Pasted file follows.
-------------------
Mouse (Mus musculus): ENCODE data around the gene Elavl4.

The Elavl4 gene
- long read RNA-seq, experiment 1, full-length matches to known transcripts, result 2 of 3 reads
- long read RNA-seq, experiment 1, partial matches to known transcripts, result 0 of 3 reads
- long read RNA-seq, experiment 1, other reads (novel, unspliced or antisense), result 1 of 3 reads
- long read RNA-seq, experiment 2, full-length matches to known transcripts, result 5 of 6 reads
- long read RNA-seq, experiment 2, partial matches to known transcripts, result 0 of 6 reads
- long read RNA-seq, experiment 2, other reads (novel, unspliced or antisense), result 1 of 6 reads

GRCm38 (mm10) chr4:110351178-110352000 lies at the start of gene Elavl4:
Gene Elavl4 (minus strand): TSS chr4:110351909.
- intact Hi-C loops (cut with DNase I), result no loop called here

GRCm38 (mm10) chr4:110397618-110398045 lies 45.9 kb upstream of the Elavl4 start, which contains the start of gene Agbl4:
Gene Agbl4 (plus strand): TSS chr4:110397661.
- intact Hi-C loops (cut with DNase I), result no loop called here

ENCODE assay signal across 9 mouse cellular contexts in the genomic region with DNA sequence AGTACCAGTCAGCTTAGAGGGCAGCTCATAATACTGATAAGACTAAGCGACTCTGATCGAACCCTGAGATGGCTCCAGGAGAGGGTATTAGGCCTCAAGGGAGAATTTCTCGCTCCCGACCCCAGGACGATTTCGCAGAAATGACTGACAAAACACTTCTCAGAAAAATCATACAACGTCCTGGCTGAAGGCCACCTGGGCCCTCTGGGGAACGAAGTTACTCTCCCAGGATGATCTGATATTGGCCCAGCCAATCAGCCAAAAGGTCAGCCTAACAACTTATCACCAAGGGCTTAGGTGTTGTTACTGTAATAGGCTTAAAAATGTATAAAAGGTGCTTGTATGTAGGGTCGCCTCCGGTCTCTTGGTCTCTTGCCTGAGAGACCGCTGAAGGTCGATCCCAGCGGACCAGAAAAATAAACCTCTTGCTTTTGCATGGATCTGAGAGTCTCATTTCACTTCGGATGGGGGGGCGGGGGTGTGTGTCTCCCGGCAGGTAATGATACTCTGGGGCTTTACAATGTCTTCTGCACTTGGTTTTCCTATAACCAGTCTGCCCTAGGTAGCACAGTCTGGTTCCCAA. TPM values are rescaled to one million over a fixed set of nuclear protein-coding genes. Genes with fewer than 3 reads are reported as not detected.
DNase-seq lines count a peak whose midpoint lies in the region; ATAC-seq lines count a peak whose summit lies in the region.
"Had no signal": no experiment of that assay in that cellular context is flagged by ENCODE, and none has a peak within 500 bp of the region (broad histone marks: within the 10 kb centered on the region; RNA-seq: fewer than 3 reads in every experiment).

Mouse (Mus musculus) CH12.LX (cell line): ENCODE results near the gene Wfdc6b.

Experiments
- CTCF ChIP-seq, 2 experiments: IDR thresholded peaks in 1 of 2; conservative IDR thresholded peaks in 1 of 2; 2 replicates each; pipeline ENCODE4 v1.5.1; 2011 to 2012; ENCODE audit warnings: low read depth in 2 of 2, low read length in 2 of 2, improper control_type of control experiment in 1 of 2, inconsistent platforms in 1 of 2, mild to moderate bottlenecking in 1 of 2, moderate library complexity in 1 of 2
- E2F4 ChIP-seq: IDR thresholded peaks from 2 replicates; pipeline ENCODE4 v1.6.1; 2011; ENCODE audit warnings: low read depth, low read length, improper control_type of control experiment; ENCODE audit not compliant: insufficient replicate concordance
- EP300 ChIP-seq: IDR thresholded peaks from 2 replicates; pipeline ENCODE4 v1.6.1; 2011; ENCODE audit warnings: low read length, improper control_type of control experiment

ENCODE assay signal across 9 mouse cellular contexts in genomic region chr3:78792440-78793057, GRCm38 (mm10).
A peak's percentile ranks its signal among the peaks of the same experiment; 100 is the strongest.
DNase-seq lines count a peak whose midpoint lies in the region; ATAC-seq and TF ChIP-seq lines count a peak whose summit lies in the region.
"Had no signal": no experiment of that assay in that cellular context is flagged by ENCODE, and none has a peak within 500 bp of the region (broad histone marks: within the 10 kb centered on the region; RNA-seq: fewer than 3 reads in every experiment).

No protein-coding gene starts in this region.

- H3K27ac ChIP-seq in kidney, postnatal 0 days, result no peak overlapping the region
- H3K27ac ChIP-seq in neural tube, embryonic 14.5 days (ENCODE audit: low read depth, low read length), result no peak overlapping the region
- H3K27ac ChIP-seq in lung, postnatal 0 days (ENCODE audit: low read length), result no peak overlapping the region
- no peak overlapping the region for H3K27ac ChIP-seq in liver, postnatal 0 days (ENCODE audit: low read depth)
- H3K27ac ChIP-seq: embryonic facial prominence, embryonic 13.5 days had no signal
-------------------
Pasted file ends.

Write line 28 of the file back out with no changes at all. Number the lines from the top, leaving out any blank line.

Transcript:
- H3K27ac ChIP-seq in kidney, postnatal 0 days, result no peak overlapping the region